John Glazer | Education
1972, La Jolla, CA
1975, Philadelphia, MA
1985, White Plains, NY
1987, New Haven, CT
John Glazer | Professional History
Clinical experience in my third and fourth years of medical school in adult medicine, surgery, obstetrics & gynecology, and pediatrics made clear that my sense of professional identity and commitment resided in the care of children and families, making pediatrics a clear choice for residency training. It was during pediatric internship that a visionary program linking pediatric interns to psychiatric social workers in the care of children with cancer awakened what was to become an abiding passion in clinical work at the interface of pediatrics and pychiatry. My professional trajectory was set: Residency training in child and adolescent psychiatry following that in pediatrics, and a career as a child psychiatrist serving the mental and behavioral health needs of children hospitalized with serious medical illness, and those in psychiatric crisis served by pediatric emergency departments and inpatient programs.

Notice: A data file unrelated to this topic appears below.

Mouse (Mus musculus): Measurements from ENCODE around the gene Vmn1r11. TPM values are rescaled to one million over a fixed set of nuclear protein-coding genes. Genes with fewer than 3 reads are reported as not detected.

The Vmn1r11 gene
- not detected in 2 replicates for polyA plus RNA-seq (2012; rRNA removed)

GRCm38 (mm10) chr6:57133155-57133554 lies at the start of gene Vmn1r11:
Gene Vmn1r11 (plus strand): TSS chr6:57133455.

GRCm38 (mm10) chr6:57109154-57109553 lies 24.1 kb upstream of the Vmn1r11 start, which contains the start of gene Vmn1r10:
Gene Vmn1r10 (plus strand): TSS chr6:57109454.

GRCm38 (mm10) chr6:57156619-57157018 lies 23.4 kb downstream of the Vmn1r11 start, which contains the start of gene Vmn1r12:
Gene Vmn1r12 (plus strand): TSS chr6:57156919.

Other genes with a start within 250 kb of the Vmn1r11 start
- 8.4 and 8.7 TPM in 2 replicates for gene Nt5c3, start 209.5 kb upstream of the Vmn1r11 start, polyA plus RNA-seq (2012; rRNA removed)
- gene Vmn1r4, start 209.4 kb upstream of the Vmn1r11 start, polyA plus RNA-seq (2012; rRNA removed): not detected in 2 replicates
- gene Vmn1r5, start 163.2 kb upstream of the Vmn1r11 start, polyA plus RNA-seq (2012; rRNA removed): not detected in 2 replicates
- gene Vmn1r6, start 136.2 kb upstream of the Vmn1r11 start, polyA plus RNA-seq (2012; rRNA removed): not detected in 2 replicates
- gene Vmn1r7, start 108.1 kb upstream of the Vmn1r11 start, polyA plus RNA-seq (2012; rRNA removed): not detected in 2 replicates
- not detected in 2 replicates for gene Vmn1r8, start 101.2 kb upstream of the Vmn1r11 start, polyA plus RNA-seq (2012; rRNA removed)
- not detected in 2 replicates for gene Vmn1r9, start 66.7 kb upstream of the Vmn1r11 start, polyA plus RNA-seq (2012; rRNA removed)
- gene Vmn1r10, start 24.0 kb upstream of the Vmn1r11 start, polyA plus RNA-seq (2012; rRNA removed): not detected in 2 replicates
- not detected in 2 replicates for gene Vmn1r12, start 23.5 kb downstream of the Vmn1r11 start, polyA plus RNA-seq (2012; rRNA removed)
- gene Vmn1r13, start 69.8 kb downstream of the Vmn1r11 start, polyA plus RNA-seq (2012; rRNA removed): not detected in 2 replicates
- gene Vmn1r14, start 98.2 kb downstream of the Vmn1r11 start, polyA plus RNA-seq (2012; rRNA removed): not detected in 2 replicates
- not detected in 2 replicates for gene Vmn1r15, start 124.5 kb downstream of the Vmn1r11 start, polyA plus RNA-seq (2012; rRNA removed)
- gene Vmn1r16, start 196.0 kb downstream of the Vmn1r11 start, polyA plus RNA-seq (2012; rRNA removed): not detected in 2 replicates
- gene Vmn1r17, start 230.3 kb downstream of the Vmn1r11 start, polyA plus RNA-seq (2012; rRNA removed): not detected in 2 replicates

As a physician trained in both pediatrics and child & adolescent psychiatry, both my clinical and scholarly interests focus on the interface between them, particularly in addressing the common misperception that the mind and body are inherently separate and operate by different mechanisms. This dilemma of western medicine dates at least to the 16th century French philosopher Descartes’ concept of “mind/body dualism” which has been profoundly influential in how doctors think about and treat patients, and which modern neuroscience has proven to be invalid. As a clinician, I see many children and youth with chronic pain and other “somatic” symptoms which are unexplained or not fully explained by “medical” illnesses. Such children typically require clinicians with expertise in pediatric medicine and pediatric psychology and psychiatry to fully understand them and to provide relief of symptoms. My scholarship reflects this focus on elucidating the complex ways in which the “mind” and “body” interact, at theoretical and clinical levels. For example, I have written textbook chapters on the psychological aspects of childhood cancer.